Friday, November 18, 2016

Hacksaw Ridge, Loving, Arrival, Don't Call Me Son, The Eagle Huntress, The Uncondemned, King Cobra

Hacksaw Ridge

Don't Call Me Son

The Eagle Huntress
The Uncondemned

King Cobra

Quick capsules from a surprisingly light November at the movies:

I saw two movies about quiet, spotlight-shunning 20th-century American heroes. One, Jeff Nichols' "Loving," is a film of sensitively observed moments and finely wrought performances by Joel Edgerton and Ruth Negga. Mel Gibson made the good one.

It's "Hacksaw Ridge," and it reaffirms Gibson's stature as perhaps the best working director of filmed battle scenes. He captures the randomness, the immediacy, the viscera of war in a way that makes other directors' scenes feel staged and prettified. As the conscientious objector and heroic medic Desmond T. Doss, Andrew Garfield is not called upon to unleash the ferocity he showed in last year's brutal "99 Homes," but honors his real-life counterpart with a performance of winning simplicity. As for "Loving," they're very sweet, and of course we want them to marry and live in peace, but I kept shifting in my seat with boredom.

Speaking of which, when you're not in the mood for one of Denis Villeneuve's puzzle-box movies, man, can they ever put you to sleep. Such is the case with the all-atmosphere "Arrival," with Amy Adams as the American linguist charged with deciphering the symbolic lexicon of alien "heptapods" who have landed in twelve world cities. (Jeremy Renner, whom I like, co-stars as a fellow scientist, but his role is superfluous; the movie might have been better without him.) This is Villeneuve back in "Enemy" mode - complete with a heptapod-in-the-room dream sequence that steals from (and somewhat devalues) the memorable final spider image from that 2014 picture - teasing the audience with a Moebius strip of which no interpretation can ever be proved right or wrong. "Please tell me I didn't snore," I said to Adrienne. "A little," she replied.

Another disappointment: Anna Muylaert's Brazilian import "Don't Call Me Son," about a cross-dressing teenager who learns his "mother" stole him as a baby when the authorities arrest her and deliver him to his birth parents. Muylaert's "The Second Mother" ("Que Horas Ela Volta?") was one of last year's best foreign films. This one, though, goes nowhere, its characters never more than sketchily drawn pawns in a plot that grows ever less connected to reality. Matheus Nachtergaele has one superb scene as Felipe's father, working to overcome his shame and crying out to his son, "What do I have to do not to lose you?"

Hat tip to my friend Karen Allison for her on-point recommendation of the Mongolian documentary "The Eagle Huntress," about a thoroughly winning 13-year-old girl named Aisholpan who aspires to be an eagle hunter even though the role has always been handed down from father to son. Her father Nurgaiv flouts the "wisdom" of the traditional elders, seeing no reason why his daughter should not perpetuate the family legacy and every reason why she should: she's a natural. The film features heart-stopping cinematography high up in the Altai Mountains, and a heart-soaring through line involving an annual competition among local eagle hunters. If it occasionally falls prey to cinematic cliché, questionable filmmaking ethics or overly Americanized subtitles, it's still one of the most enjoyable movies of the year.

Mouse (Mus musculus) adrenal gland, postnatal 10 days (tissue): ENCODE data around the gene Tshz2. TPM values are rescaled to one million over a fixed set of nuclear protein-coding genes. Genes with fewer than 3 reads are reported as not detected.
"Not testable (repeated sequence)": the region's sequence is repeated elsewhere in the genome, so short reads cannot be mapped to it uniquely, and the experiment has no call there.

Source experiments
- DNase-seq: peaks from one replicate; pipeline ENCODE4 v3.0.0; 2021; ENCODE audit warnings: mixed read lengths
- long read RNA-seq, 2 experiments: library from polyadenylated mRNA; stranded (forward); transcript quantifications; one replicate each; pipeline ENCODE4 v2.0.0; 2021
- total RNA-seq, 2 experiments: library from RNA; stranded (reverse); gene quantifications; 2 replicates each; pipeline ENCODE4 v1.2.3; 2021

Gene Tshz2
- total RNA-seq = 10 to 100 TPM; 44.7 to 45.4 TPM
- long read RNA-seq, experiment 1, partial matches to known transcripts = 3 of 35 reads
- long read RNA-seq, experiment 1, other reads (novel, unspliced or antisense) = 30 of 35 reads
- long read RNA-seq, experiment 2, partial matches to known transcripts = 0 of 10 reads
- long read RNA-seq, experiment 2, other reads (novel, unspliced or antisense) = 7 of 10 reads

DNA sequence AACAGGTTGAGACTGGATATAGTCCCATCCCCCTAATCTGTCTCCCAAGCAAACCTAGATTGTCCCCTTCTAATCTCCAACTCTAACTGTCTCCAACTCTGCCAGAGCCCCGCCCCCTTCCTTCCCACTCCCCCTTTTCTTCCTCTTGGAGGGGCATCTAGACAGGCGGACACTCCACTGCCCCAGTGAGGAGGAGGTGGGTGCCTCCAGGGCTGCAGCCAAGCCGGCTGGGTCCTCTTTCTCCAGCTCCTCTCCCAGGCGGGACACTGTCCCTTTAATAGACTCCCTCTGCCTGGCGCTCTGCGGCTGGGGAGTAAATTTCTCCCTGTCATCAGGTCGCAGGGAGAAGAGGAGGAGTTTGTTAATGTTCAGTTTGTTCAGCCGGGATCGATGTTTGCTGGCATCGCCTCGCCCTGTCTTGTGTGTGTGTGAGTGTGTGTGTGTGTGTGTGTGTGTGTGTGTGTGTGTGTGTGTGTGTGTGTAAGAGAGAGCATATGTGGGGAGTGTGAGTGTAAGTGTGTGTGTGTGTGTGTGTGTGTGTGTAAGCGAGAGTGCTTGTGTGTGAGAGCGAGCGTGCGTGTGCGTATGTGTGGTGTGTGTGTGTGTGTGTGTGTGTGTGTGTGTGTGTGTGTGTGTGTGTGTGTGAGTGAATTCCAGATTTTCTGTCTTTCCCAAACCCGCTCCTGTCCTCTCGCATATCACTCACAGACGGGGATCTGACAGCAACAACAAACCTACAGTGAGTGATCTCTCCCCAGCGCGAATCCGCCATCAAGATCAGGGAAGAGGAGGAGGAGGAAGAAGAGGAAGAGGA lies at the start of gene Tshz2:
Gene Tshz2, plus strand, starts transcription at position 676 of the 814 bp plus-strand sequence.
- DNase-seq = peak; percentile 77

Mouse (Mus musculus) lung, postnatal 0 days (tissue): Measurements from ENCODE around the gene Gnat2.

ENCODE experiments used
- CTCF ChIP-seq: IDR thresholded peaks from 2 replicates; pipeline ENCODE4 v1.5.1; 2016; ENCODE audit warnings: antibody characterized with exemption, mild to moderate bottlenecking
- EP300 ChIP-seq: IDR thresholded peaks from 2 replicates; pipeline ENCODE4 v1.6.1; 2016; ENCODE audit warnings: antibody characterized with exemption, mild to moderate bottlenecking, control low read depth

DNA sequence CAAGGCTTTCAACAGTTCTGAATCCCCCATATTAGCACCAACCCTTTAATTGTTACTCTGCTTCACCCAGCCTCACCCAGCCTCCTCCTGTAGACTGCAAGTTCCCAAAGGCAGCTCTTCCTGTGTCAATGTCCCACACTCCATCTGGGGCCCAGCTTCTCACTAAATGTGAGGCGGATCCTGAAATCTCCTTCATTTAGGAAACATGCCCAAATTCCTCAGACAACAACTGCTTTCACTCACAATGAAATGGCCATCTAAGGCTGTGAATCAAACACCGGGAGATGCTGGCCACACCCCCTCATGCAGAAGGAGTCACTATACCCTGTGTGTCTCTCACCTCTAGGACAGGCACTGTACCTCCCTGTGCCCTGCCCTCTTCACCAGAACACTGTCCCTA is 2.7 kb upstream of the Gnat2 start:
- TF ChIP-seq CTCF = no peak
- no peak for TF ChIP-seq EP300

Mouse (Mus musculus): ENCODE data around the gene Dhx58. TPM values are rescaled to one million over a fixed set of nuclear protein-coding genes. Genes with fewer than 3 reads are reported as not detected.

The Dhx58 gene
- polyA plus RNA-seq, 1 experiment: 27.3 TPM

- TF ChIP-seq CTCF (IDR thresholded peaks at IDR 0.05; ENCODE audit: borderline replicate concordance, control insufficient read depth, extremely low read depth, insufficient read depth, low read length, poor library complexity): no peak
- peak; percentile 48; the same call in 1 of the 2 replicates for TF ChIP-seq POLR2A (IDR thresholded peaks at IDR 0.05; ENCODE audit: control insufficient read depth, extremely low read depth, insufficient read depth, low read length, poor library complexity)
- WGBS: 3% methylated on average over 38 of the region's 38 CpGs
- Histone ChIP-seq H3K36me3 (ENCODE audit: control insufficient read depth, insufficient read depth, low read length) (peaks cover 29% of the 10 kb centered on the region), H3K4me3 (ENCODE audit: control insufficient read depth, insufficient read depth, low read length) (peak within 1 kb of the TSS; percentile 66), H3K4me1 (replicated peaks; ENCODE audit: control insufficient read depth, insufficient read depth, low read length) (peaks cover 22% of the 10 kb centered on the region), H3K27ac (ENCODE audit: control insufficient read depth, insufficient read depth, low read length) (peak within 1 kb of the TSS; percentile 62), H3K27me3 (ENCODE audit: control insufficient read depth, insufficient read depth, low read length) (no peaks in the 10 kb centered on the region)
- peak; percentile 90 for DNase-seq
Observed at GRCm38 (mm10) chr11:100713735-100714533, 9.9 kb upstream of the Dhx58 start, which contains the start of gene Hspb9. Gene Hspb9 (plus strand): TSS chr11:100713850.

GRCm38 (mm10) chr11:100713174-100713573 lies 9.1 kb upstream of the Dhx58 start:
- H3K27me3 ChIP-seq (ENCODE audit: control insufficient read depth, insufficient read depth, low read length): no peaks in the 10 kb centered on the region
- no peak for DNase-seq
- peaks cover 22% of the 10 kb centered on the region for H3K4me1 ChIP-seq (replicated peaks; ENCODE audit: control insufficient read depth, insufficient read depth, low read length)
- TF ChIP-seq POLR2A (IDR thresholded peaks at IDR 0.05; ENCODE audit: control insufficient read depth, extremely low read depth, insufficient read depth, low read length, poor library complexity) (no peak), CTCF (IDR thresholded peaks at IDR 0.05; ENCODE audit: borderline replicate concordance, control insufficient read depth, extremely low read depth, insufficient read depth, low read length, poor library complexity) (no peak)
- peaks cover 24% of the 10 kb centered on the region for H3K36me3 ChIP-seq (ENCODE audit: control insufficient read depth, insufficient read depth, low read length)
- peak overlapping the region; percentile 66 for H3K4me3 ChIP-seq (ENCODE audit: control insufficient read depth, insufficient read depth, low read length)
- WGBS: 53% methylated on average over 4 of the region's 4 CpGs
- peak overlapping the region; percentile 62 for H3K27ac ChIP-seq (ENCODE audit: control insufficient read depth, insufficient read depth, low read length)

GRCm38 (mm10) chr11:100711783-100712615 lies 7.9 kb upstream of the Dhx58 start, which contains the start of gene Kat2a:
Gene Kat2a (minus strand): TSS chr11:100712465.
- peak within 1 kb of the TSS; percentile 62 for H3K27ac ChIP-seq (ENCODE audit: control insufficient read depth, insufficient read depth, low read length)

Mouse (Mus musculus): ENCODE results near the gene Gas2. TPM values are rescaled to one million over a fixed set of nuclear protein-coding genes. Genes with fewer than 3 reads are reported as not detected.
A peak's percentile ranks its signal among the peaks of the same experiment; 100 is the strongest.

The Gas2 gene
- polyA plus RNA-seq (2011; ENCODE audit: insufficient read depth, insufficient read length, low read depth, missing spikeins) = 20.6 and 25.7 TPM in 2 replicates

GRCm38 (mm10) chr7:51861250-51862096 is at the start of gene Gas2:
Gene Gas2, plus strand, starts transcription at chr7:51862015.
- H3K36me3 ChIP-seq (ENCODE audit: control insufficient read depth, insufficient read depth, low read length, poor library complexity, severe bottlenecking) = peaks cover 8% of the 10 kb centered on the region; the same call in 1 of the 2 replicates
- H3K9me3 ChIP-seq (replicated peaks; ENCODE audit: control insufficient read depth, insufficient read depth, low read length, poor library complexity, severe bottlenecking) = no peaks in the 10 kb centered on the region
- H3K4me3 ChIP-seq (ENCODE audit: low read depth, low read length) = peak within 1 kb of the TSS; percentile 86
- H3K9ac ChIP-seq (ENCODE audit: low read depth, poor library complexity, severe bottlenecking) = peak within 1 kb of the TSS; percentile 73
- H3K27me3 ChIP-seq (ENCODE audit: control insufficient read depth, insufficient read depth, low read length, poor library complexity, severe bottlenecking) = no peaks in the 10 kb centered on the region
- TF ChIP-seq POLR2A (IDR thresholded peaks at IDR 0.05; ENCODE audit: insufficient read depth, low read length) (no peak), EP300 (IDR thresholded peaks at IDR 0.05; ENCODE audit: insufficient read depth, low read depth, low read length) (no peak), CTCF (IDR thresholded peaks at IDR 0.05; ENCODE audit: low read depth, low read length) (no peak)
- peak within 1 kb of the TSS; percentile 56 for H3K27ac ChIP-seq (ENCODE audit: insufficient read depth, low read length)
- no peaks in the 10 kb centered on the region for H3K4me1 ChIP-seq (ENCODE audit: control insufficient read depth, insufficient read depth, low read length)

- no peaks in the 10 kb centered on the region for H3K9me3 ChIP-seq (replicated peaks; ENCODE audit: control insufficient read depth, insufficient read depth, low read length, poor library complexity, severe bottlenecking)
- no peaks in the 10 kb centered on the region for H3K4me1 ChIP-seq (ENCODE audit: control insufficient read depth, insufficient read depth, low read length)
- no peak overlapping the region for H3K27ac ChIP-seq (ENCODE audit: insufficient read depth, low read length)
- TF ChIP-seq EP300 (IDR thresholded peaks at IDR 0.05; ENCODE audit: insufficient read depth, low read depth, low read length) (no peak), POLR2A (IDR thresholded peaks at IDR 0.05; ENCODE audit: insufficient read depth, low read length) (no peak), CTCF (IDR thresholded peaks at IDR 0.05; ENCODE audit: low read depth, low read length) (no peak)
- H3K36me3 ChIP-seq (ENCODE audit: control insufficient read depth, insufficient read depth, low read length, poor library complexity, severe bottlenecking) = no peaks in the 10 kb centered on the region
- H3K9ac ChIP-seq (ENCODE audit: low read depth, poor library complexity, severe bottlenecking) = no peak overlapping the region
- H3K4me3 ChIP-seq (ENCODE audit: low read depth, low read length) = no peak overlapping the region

Another thumbs up for Nick Louvel's and Michele Mitchell's documentary "The Uncondemned," the inside story of the first prosecution of rape as a war crime, involving a village mayor in Rwanda who allowed rapes to occur at his government building during that country's 1994 genocide. The movie gives us several heroes: first and foremost, the local Rwandan women who stood up and told their stories; the investigators who connected the dots; and the prosecutors who came around to see rape as a crime as worthy of the most intense opprobrium.

 Finally, there is the gay-porn true crime thriller "King Cobra," one of the vilest pieces of effluvium ever to wash down the pike. Justin Kelly is the degenerate director responsible for this abortion, which if anyone ever saw it would sweep the Razzies in a romp. Garrett Clayton stars as the fresh face caught in a tug-of-war between rival producers Christian Slater and James Franco. His acting is worse in the solemn moments than in the broad parodies of the videos themselves. Molly Ringwald and Alicia Silverstone battle it out for Worst Cameo; their scenes look like I'd shot them on my iPhone. Kelly, who also did the Franco bomb (redundant) "I Am Michael," would be lucky to get one last chance in the business.

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